Should This Terminally Ill Teen Have The Choice To Die?


“I urgently request to speak to the president, because I’m tired of living with this illness. I want her approval so I can get a shot that will make me sleep forever.” That is the plea 14-year-old Valentina Maureira made in an effort to end her life.

Valentina Maureira is suffering from an incurable genetic disease, cystic fibrosis, it is the same disease that took her younger brother’s life when he was just six years old. She made her plea to the current President of Chile, Michelle Bachelet. While President Bachelet was moved by the girl’s video, and met with her and her family in the hospital, the reality is that in Chile euthanasia is illegal. Maureira may be young, but she has already had to watch her brother battle with the same disease and die. It is that reality, which has, in part, allowed her father to support his daughter’s decision.

“This is so tough,” her father, Fredy Maureira told The Associated Press“But I have to respect her decision because she’s the one who’s suffering this illness. I already lost a 6-year-old son because I didn’t have enough money and organs. Now my daughter just wants to die in a dignified way.”

Dying with dignity is a growing debate for people with terminal illnesses. Many suffering do not want to spend the rest of their remaining days in pain because of treatments that will likely not work. The documentary, How To Die In Oregon, explores the personal stories of people who have the option to receive physician-assisted suicide.

Currently, The Netherlands, Luxembourg, and Belgium are the only three countries that have legal euthanasia. Others: Switzerland, Germany, Albania, Japan, and Colombia, allow assisted suicide and it is legal in a handful of U.S. states including New Mexico, Washington, Oregon, Vermont, and Montana.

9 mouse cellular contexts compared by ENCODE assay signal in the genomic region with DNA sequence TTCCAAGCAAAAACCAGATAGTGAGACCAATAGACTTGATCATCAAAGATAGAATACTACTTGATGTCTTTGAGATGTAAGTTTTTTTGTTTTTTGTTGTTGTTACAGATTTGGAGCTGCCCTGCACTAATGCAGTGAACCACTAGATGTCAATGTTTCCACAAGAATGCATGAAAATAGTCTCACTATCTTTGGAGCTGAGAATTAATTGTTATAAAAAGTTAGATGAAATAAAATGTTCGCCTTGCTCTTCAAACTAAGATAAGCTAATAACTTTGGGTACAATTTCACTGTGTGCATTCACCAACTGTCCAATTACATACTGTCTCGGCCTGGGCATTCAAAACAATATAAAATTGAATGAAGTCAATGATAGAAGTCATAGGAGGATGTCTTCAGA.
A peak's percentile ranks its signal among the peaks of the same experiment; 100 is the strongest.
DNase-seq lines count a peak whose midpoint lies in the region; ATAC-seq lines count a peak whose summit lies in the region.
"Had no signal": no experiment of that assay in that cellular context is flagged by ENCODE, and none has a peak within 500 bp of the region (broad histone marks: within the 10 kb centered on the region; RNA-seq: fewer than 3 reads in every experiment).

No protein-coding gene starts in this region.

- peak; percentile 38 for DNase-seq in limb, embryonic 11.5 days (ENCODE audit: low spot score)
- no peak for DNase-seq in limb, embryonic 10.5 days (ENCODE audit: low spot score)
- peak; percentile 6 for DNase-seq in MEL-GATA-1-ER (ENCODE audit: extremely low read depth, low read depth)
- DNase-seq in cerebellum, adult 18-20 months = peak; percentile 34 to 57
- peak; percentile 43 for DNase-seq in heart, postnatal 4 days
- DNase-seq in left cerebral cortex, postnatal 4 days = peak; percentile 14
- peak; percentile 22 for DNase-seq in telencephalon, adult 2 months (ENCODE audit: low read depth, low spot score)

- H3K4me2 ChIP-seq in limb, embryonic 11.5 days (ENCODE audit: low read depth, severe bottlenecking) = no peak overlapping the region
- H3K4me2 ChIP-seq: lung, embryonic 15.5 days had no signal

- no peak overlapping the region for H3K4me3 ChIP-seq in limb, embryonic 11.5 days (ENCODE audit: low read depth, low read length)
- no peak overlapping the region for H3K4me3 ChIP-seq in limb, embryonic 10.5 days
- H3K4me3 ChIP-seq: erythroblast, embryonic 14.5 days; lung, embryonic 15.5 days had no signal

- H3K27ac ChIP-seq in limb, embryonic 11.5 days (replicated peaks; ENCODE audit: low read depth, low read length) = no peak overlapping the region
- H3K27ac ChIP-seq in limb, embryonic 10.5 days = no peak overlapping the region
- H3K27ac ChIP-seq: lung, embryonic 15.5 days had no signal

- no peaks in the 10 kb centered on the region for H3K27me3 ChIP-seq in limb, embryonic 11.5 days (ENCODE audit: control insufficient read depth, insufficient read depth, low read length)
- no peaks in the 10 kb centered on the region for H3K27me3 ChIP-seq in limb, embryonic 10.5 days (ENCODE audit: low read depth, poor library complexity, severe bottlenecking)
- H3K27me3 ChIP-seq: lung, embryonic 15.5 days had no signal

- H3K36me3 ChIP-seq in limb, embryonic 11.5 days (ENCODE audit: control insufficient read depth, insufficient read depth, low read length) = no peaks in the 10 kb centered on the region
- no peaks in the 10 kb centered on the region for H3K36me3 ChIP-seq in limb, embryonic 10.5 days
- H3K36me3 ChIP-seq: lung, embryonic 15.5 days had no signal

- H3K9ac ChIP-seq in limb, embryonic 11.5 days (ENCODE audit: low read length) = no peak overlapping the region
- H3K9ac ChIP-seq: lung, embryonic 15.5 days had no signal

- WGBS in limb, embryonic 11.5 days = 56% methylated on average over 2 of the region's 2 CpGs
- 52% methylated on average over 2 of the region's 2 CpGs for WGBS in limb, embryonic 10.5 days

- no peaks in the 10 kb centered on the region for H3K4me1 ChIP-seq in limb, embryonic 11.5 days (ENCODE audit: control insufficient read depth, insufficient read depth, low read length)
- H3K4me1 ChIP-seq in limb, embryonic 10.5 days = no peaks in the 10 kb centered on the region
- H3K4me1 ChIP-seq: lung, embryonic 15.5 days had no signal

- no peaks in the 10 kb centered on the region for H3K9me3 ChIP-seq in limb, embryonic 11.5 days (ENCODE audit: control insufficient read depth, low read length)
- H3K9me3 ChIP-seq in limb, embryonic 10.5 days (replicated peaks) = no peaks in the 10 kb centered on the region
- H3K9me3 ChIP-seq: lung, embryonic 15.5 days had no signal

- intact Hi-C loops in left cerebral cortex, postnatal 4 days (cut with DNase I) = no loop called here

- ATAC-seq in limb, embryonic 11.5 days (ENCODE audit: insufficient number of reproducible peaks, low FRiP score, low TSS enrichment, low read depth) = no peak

Earlier this year, a 17-year-old girl with cancer went to court to determine if she could refuse treatment for Hodgkin’s lymphoma and was mandated by the court to be treated even if it was against her wishes. Brittany Maynard, took her own life after being diagnosed with brain cancer and was informed she had only six months left to live. She and her family chose to move to Oregon in order to access the death-with-dignity-law and was given a prescription that would end her life, which she did on November 1st 2014.

For women, the issue of legalized euthanasia is important. An article published by Jennifer A. Parks, cited a study done by Susan Wolf, which speaks of how culture has made women more likely to request euthanasia and physician-assisted suicide. Wolf’s argument states that “to avoid burdening their families—a perversion of the feminine ethic of care that takes women’s caring for and about others to the extreme” women are more inclined to seek out methods of suicide when facing severe mental illness.

For many doctors the concern is for the people diagnosed with non-terminal illnesses or those who might be suffering from depression. They may ask for this assisted suicide and are concerned that by legalizing physician-assisted suicide, people who are still able and may recover are seeking this form of death. As of 2013, 67% of American doctors oppose the legalization of physician-assisted suicide.

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